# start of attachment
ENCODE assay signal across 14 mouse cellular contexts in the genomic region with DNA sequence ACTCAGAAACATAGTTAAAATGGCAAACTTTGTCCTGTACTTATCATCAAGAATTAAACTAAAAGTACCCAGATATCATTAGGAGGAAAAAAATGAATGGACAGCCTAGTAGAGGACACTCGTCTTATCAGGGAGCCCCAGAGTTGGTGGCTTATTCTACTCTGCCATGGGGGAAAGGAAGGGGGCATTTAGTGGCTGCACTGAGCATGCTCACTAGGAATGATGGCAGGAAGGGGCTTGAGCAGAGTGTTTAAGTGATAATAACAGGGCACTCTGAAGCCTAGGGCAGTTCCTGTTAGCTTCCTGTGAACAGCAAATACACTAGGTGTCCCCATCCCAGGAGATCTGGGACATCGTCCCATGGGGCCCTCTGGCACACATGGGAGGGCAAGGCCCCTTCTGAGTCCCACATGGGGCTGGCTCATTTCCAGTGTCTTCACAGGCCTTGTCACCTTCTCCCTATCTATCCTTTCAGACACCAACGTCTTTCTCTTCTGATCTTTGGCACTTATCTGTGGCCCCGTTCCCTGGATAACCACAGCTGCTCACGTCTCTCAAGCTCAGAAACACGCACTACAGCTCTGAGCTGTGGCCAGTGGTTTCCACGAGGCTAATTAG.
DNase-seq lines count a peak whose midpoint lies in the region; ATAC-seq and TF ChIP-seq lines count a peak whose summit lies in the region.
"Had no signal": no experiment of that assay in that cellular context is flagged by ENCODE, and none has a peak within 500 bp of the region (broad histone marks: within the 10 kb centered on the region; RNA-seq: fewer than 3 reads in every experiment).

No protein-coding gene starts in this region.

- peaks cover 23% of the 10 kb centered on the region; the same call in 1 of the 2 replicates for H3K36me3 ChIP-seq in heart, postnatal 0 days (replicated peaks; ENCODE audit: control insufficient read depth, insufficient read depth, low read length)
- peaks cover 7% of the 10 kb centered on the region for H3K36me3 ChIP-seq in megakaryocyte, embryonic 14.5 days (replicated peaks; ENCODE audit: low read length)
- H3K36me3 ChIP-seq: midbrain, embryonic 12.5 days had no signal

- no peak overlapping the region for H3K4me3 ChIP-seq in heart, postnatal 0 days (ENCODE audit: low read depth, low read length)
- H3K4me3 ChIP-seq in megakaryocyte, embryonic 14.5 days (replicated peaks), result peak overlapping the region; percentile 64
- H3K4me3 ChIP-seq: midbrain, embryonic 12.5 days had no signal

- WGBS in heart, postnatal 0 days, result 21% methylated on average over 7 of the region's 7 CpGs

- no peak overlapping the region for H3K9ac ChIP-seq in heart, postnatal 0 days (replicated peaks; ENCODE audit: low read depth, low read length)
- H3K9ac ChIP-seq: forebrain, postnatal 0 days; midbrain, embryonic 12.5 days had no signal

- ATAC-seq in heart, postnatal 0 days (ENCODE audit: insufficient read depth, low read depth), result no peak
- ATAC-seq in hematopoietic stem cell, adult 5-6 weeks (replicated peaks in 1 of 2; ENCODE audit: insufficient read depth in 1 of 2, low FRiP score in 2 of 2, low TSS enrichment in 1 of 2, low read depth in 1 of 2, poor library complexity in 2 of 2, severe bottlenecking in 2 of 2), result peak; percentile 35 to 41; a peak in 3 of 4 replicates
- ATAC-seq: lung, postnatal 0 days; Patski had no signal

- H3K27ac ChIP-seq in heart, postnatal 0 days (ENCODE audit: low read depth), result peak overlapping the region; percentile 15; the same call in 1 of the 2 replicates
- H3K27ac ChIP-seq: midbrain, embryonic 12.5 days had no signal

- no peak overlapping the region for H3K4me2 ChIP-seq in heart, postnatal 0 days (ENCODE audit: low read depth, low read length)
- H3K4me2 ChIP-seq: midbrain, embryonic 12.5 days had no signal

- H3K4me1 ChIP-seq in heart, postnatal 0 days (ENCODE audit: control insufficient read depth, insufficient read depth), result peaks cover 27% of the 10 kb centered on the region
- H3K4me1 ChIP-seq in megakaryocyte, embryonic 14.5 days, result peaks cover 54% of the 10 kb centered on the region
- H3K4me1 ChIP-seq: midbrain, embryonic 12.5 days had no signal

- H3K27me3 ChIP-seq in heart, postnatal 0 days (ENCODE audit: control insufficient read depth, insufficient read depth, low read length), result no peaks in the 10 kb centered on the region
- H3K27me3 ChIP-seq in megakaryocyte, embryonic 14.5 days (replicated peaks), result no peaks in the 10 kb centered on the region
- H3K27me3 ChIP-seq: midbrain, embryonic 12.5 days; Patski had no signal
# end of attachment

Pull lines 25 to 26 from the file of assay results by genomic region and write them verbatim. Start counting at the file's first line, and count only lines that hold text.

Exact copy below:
- H3K27me3 ChIP-seq in megakaryocyte, embryonic 14.5 days (replicated peaks), result no peaks in the 10 kb centered on the region
- H3K27me3 ChIP-seq: midbrain, embryonic 12.5 days; Patski had no signal